Clay County man among few who crime boss 'Whitey' Bulger trusted

Charles Hopkins became pen pals with Bulger after his conviction in Boston

By Scott Johnson - Reporter

CLAY COUNTY, Fla. - One of America's most notorious crime bosses has a very strong link to Clay County.  

James "Whitey" Bulger, who was killed last year in prison, ran organized crime in Boston for years and was an informant for the FBI, which was criticized for largely overlooking many of his crimes.

Letter and photo of Bulger

That changed in the mid-1990s when the FBI began pursuing a criminal case against Bulger for his various crimes. Bulger went on the run and remained at large for 16 years, eventually making it up to No. 2 on the FBI's "Most Wanted" list. At one point, he was right behind Osama bin Laden, the terrorist who masterminded the 9/11 attack.

Bulger and his girlfriend were eventually found hiding in California. He was brought back to Massachusetts for trial and sentenced to prison, where he remained until his death.

During the time Bulger was incarcerated, he trusted very few people. 

Charles Hopkins

One of the few people he learned to trust came from Green Cove Springs. His name is Charles Hopkins, an 87-year-old retired carpet installer. The two had a link because of Hopkins' past. He was involved in a lot of criminal activity as a young man in the 1940s and early 1950s. His gang was dubbed by the press of the time as "The Robin Hood" gang.  

"We robbed a couple of loan companies. They had loan companies back then, like, $600 loans. We robbed two of them and robbed a grocery store," Hopkins said.

After a robbery and kidnapping spree, Hopkins said they were finally caught.  

"They had us trapped in the mountains up in Tennessee," Hopkins said. "One of those piper cubs was flying around the police plane."

That arrest eventually led Hopkins to be transferred to Alcatraz prison in San Francisco. Hopkins spent a few years incarcerated there on C-Block. He was eventually released in the mid-1950s and said he's never returned to a life of crime.

"Yeah, I haven’t been in any trouble since that," Hopkins said.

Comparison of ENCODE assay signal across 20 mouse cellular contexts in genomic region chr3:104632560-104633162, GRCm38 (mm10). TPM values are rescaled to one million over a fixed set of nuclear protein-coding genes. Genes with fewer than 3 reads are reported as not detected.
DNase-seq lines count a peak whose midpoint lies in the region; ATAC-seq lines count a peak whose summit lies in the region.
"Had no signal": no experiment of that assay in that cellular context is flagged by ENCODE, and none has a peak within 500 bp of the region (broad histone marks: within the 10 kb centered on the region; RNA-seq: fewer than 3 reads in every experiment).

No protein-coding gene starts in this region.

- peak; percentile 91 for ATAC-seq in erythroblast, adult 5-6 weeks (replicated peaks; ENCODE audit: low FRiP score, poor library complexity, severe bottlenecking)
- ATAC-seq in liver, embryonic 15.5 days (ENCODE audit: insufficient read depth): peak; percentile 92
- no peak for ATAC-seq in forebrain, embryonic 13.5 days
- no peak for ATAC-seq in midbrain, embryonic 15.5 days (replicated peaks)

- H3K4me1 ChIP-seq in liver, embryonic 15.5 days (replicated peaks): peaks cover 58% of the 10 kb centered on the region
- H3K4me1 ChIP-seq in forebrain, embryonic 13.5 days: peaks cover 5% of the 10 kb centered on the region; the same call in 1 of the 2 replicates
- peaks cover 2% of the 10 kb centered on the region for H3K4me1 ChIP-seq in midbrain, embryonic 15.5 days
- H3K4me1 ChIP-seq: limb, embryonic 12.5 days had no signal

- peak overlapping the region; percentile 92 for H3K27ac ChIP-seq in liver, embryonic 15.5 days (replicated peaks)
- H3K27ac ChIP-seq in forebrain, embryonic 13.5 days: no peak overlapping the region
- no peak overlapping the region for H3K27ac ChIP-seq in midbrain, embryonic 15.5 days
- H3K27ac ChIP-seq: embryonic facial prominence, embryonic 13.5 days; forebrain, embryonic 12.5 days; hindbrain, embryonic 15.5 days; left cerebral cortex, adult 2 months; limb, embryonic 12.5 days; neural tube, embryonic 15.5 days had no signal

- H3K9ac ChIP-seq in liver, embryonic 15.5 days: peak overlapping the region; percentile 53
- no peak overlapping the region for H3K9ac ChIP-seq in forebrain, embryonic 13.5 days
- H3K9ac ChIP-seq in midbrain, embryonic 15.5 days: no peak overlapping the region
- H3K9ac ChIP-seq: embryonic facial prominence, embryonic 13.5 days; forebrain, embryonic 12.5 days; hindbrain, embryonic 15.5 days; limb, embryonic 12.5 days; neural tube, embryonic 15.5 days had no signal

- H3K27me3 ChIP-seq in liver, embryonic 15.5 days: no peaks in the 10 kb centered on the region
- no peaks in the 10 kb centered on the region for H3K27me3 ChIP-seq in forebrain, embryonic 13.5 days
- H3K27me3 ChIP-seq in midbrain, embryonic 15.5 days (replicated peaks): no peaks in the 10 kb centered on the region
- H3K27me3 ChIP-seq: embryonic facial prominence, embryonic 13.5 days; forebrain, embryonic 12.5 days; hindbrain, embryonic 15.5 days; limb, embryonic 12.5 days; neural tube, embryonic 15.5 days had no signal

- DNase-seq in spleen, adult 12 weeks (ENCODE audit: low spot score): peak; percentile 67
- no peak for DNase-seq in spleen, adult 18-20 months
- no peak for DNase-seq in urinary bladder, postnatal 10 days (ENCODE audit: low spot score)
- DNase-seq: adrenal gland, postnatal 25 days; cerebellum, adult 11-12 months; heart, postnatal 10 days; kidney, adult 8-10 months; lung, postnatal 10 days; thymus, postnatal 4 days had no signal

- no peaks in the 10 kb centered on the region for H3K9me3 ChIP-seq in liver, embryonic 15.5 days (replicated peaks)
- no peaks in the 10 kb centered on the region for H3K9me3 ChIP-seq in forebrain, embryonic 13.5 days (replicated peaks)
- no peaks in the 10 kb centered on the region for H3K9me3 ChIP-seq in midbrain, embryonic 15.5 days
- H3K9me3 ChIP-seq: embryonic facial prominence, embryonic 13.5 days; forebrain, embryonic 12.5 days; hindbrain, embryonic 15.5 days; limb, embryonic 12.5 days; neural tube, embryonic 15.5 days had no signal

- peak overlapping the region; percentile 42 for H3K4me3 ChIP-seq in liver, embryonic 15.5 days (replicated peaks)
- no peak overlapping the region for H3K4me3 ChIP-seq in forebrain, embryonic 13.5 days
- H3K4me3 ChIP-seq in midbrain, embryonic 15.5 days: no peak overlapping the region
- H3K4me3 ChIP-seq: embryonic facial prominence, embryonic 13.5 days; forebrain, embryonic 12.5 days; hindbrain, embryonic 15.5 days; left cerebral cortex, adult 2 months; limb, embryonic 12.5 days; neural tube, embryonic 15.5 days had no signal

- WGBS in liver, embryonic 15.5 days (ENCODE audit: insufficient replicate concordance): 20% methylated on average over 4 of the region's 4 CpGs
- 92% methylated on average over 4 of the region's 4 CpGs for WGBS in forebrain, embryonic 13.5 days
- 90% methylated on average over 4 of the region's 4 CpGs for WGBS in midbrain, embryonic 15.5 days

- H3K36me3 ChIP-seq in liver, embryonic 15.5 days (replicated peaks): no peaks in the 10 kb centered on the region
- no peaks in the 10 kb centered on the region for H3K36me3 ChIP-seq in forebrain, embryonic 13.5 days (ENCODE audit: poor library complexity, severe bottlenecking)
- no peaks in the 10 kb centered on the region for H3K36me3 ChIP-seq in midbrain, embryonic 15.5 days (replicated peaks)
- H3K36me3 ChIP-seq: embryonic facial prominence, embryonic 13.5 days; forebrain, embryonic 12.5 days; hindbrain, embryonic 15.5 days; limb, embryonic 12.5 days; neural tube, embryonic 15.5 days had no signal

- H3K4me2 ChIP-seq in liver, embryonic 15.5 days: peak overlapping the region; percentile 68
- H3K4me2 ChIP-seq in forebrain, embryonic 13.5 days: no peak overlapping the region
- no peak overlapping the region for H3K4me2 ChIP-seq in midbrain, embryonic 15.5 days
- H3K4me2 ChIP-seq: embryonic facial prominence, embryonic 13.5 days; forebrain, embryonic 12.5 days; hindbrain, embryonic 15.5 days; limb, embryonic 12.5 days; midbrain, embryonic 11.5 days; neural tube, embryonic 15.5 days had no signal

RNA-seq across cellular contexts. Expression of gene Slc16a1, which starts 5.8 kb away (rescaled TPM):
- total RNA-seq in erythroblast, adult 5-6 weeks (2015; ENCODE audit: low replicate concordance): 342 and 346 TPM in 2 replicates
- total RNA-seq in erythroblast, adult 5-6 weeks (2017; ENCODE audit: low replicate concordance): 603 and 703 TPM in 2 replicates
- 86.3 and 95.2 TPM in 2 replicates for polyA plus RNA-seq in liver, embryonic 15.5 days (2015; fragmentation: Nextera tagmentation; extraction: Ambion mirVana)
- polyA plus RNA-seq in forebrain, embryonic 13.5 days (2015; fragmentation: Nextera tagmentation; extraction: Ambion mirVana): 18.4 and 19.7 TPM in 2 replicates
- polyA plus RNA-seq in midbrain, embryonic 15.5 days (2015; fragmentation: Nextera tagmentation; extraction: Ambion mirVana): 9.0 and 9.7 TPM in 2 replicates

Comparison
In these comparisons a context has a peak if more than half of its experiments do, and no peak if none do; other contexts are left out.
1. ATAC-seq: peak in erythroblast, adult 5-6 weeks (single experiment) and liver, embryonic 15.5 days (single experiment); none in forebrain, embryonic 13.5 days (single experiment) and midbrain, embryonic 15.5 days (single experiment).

Alcatraz prison

In the years after Hopkins' release, Bulger, still a young criminal at the time, was transferred to Alcatraz.

"Whitey came there in '59, right after I left.  And he became friends with Joe Carnes, just like I did," Hopkins said.

He said Bulger was also housed on C-Block. This was years before Bulger became a crime boss in Boston. That life really picked up in the 1970s and 1980s.

The two never met each other, but just a few years ago, Hopkins decided to write a letter to Bulger, who was housed at that point in Coleman Correctional Facility in Florida after his conviction in Boston.

Hopkins had read in some news articles that they had mutual friends from Alcatraz. Hopkins said Bulger knew he could trust him because of their shared friends and time in Alcatraz. As a result, the two became pen pals.

Bulger letter

The two men, both in their 80s by this time, exchanged dozens of letters over the years prior to Bulger's death.  

"Oh, we talked about our old friends and he told me a lot of things he did -- told me how he shot up the Boston Globe," Hopkins said. "Oh, he told me how he had corrupted some of the FBI agents. He told me (of) three different supervisors that he had on his payroll."

Hopkins was angered by Bulger's death. Bulger was transferred from Florida to a federal prison in West Virginia, where he was killed shortly after arriving.  A hit man for the Boston mob has not denied involvement but the investigation is ongoing.  

When asked why he thinks Bulger was transferred, Hopkins said, "Because they hated him ... the prison officials, the federal prosecutors, the Department of Justice."

Charles Hopkins reads letter

Hopkins still has all the old letters, which he regularly reads, usually with the help of his daughter and a very large magnifying glass. Bulger had nice penmanship, but to make the most of all the prison-allowed pages, he wrote in the margins and some of the letters can be indecipherable.

And while Hopkins may be Bulger's closest friend, he wasn't his only pen pal. In recent weeks, other media outlets have covered the story of another pen pal -- a woman who had served on the jury during Bulger's trial.

In letters to her, Bulger wrote about liking President Donald Trump and not caring much for now-former Special Counsel Robert Mueller III. 

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